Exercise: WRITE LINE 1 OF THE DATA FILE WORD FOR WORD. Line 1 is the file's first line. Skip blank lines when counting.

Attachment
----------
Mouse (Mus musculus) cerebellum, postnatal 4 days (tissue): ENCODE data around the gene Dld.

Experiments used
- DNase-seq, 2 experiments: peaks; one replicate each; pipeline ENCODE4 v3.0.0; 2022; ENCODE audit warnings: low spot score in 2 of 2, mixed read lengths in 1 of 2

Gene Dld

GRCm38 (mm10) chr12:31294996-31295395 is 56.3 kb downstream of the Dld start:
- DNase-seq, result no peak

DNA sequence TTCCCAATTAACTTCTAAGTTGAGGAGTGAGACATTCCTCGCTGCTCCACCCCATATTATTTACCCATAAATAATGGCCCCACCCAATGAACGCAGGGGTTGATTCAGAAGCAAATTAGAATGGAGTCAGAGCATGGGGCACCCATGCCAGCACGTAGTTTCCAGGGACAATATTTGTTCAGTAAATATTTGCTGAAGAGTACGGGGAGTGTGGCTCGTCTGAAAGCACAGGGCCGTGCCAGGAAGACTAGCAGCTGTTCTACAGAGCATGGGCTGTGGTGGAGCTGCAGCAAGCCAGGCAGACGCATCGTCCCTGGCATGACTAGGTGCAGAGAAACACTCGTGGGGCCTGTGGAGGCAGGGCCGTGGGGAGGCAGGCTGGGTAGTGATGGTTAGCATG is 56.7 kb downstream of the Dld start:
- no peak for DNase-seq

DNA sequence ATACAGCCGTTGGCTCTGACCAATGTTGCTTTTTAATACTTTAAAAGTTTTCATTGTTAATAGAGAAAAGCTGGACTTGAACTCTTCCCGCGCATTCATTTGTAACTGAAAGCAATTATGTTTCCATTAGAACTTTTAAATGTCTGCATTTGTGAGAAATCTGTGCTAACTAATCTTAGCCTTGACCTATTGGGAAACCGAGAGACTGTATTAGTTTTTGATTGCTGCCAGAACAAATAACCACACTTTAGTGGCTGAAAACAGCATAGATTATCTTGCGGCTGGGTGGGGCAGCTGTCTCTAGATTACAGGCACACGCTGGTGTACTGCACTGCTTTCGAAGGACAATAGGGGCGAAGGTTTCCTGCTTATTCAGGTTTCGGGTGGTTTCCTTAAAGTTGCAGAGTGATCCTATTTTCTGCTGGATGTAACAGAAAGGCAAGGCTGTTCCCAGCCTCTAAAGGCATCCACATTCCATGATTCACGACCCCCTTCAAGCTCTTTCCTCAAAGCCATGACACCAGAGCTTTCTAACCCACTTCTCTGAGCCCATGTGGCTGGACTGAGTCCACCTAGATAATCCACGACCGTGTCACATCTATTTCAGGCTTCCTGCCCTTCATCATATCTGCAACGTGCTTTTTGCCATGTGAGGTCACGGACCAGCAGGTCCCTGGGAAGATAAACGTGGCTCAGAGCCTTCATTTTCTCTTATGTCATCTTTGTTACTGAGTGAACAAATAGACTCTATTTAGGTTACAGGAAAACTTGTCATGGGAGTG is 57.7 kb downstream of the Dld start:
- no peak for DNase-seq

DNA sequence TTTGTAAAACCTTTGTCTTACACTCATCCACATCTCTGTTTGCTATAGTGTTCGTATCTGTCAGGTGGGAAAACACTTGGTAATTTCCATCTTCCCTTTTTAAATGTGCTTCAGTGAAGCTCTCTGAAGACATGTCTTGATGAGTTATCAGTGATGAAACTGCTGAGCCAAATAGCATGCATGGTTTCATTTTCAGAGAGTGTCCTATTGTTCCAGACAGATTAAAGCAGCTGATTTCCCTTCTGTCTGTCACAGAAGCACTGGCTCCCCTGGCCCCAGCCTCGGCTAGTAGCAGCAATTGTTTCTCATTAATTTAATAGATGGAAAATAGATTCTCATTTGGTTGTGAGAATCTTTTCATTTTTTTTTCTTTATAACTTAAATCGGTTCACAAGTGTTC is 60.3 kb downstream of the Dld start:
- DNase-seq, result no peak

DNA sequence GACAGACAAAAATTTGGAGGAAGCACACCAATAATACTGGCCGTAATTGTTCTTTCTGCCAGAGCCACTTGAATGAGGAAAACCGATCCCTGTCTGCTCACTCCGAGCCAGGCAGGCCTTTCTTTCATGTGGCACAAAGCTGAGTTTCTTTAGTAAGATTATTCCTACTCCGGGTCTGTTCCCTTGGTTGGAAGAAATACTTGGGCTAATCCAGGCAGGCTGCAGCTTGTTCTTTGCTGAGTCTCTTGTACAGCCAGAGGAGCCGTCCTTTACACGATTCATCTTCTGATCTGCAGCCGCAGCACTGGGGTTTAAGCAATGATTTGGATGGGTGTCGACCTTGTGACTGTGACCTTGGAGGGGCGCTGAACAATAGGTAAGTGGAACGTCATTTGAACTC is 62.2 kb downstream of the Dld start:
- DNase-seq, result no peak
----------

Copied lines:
Mouse (Mus musculus) cerebellum, postnatal 4 days (tissue): ENCODE data around the gene Dld.